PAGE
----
"Many risks are considered uninsurable and are generally excluded from insurance policies, including the risk of needing treatment for congenital, chronic or pre-existing conditions, for self-inflicted injuries, drug abuse, HIV/AIDS, infertility, normal pregnancy, cosmetic surgery, organ transplants and injuries from dangerous hobbies or as a result of major epidemics," the review says.

No incentives under Labour
Talk about tax incentives is all well and good, but it's not a possibility as long as the Labour government is in power. A party spokesman says Labour is planning to attack the Tories for their suggestion of "PMI tax relief when affordable".

"You won't see any incentives or intermingling with insurance at all," the spokesman says of Labour's election health manifesto.

The idea is also unpopular with independent healthcare charities such as the King's Fund. Its spokesman Andrew Ball says a tax-funded system is the most fair and efficient.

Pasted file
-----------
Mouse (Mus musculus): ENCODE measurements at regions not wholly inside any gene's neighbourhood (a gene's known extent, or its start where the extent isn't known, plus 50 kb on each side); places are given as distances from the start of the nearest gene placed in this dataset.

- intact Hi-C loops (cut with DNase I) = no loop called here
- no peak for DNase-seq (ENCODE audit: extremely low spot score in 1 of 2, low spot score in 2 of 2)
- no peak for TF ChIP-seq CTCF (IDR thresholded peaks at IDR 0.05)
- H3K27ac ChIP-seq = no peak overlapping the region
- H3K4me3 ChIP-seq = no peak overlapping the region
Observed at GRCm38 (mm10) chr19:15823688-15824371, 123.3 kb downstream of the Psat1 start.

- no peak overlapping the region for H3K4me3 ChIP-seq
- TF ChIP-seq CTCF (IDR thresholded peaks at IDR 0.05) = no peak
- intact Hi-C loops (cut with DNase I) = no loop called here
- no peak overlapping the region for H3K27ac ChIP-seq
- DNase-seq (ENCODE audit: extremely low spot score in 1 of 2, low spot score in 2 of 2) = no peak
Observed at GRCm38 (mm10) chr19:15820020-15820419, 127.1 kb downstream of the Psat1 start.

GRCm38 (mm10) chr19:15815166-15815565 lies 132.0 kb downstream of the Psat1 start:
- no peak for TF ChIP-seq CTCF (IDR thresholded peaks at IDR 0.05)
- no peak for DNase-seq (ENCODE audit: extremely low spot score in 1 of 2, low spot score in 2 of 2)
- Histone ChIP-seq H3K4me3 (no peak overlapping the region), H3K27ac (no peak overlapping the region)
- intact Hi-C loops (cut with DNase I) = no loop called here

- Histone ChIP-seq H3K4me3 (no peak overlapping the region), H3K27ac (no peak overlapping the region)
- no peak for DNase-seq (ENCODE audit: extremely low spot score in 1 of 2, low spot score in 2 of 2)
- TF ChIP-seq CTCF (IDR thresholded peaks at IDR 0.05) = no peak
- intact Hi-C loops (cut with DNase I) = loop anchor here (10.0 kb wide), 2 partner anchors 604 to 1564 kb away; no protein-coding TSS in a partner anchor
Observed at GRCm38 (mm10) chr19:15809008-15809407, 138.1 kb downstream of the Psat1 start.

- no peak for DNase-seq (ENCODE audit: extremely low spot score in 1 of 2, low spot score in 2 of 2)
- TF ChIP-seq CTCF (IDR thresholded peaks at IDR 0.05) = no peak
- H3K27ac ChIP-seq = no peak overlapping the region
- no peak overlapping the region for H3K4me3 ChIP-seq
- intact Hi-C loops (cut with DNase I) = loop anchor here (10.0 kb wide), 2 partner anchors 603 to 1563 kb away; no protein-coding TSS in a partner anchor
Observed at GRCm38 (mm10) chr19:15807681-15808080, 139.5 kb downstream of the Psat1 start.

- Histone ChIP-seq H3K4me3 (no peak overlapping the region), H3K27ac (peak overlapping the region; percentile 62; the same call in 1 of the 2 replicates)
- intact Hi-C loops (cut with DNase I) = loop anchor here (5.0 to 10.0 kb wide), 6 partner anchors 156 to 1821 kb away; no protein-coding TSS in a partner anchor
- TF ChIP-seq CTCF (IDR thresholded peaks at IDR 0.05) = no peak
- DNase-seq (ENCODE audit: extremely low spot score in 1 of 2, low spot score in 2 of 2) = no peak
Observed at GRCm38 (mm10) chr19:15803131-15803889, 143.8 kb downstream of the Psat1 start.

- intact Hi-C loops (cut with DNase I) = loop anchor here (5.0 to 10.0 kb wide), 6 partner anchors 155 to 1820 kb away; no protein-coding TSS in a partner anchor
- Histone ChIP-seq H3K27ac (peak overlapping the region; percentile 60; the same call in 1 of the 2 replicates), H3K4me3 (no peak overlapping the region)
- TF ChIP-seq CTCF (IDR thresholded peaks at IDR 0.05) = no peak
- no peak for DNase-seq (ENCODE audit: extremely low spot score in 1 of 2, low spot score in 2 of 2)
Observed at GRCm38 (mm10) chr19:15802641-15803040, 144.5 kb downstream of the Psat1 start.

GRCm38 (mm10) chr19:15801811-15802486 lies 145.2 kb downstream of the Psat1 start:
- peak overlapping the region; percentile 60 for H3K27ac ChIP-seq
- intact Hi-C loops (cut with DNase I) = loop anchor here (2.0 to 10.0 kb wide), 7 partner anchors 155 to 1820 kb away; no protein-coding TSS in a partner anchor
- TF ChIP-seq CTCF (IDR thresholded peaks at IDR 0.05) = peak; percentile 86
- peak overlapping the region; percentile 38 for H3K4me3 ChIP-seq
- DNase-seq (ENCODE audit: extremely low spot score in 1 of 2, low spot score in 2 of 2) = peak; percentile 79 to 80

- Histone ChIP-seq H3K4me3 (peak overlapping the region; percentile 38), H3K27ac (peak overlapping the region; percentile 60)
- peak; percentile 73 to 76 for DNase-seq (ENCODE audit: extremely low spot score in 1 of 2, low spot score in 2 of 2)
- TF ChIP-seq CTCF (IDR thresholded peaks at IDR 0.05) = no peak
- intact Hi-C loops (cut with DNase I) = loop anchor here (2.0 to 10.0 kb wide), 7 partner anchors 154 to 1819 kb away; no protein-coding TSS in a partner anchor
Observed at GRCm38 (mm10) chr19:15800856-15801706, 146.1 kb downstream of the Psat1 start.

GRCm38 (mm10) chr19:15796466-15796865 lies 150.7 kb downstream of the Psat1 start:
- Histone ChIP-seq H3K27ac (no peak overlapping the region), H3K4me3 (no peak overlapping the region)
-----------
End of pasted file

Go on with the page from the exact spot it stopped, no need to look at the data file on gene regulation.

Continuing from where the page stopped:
"Encouraging more people to opt out of the system in part, because PMI doesn't cover many things, means you divide up the sum of money available and skew it towards people who have more money and fewer health worries," Ball says. "Your ability to move resources around to meet needs is reduced."

Ball also fears that increasing the private sector's role could drain valuable human resources from the NHS. "We know the scarcest resource is trained people," he says. "If you increase the scope of the private sector, they've got to get the people from somewhere."

Standard Life Healthcare managing director Mike Hall is a long-time campaigner for a public-private partnership, which he says is inevitable within ten years for two reasons: the UK's changing demographics and the human genome project.

Hall says the ageing population means there is going to be greater demand than ever on the NHS. "The people who are already old are going to live longer and be more costly," he says.

The rapid development in cures for genetic conditions is also going to create a great demand for costly medications free of charge on the NHS. "When they make a medicine that will knock out the deadly gene, there'll be a queue at the doctor's door for the genetic test and another queue for the medication," he says.

Put partnership on the table